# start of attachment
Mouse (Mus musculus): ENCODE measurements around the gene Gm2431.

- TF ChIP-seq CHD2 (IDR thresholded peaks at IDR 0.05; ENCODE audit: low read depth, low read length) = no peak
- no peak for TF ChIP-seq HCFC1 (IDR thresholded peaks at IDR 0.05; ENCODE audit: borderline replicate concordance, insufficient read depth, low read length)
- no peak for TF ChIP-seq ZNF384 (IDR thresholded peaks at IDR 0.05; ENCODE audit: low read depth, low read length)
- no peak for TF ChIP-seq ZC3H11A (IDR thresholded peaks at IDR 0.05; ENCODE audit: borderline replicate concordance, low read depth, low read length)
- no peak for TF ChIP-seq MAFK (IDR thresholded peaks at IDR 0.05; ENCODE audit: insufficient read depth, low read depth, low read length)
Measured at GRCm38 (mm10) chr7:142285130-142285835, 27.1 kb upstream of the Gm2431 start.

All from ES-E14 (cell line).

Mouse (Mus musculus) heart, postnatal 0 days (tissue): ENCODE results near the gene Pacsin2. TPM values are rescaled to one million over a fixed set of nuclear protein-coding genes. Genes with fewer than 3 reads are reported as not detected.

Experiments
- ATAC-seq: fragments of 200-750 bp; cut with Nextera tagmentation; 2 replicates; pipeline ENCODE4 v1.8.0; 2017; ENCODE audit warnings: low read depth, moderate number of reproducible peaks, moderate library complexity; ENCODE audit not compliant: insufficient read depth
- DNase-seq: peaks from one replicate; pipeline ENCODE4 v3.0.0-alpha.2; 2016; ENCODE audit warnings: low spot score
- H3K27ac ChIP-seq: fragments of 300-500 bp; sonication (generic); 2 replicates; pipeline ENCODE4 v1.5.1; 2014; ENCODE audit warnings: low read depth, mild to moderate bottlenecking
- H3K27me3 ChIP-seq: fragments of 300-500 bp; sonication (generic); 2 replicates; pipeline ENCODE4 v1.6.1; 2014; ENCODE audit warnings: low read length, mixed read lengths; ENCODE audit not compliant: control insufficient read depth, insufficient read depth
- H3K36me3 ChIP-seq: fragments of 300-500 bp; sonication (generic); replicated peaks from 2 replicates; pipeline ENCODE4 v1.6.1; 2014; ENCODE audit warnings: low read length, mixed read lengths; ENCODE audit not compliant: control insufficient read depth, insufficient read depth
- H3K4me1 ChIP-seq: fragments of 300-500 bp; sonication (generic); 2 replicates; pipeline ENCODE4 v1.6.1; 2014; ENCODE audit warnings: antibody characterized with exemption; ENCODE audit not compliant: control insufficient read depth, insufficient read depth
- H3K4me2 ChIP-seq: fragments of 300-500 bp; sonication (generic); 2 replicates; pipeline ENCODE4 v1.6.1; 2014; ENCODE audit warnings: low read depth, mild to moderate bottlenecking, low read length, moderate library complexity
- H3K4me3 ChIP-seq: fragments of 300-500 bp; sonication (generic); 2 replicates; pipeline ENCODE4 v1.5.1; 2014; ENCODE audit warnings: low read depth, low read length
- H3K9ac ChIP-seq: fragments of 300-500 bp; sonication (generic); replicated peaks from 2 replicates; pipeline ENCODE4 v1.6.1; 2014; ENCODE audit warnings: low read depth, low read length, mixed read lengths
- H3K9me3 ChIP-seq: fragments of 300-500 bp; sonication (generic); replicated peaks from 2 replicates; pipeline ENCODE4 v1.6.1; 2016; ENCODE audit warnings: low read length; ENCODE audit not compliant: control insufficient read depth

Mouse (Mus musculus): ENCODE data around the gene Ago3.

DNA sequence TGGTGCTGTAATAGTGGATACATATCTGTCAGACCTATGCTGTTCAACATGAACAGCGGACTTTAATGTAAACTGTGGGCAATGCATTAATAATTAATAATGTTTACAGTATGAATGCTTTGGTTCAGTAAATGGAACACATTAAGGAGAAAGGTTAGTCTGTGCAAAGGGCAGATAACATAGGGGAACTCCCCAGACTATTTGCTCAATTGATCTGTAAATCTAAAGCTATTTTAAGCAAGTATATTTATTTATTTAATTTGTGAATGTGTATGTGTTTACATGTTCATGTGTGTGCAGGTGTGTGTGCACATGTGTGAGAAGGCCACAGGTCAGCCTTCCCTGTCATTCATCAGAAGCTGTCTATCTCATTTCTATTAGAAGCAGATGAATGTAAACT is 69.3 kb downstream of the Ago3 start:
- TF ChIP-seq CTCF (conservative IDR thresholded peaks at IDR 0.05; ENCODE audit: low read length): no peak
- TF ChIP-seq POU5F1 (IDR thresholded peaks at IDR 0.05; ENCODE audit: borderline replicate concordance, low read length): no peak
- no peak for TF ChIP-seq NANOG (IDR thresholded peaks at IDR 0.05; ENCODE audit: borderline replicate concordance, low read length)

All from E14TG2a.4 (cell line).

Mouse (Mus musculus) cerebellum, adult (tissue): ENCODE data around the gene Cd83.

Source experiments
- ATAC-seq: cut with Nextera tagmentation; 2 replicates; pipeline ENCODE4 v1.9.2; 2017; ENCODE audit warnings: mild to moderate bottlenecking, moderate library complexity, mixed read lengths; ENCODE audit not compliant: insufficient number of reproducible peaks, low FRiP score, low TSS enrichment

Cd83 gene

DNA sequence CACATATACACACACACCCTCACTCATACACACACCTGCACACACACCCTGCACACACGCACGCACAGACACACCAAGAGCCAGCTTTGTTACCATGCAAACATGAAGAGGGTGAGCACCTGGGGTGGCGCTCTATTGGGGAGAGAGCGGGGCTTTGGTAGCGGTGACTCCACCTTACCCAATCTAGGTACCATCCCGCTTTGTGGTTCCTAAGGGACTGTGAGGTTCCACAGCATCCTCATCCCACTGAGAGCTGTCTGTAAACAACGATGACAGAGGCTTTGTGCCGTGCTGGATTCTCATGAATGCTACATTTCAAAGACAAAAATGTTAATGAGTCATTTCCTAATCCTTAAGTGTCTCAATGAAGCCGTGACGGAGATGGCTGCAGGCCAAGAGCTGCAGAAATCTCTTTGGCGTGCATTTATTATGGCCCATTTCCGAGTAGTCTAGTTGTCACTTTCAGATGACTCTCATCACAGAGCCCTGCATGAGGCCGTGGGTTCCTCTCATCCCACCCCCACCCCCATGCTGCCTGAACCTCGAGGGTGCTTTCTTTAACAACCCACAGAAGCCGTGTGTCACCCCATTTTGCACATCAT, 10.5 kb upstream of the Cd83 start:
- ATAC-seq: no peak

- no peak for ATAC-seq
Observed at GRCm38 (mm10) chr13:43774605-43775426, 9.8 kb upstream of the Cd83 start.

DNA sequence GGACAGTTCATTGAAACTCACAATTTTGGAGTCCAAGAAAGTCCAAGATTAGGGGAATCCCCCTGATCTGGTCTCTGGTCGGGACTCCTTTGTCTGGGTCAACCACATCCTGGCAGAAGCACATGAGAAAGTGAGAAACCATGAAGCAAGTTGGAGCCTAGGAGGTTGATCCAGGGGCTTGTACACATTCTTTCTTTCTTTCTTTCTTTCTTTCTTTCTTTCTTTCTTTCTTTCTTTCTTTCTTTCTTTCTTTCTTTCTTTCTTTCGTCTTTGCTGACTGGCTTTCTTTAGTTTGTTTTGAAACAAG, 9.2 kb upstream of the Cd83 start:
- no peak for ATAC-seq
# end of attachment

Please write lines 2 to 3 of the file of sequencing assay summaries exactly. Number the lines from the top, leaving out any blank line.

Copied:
- TF ChIP-seq CHD2 (IDR thresholded peaks at IDR 0.05; ENCODE audit: low read depth, low read length) = no peak
- no peak for TF ChIP-seq HCFC1 (IDR thresholded peaks at IDR 0.05; ENCODE audit: borderline replicate concordance, insufficient read depth, low read length)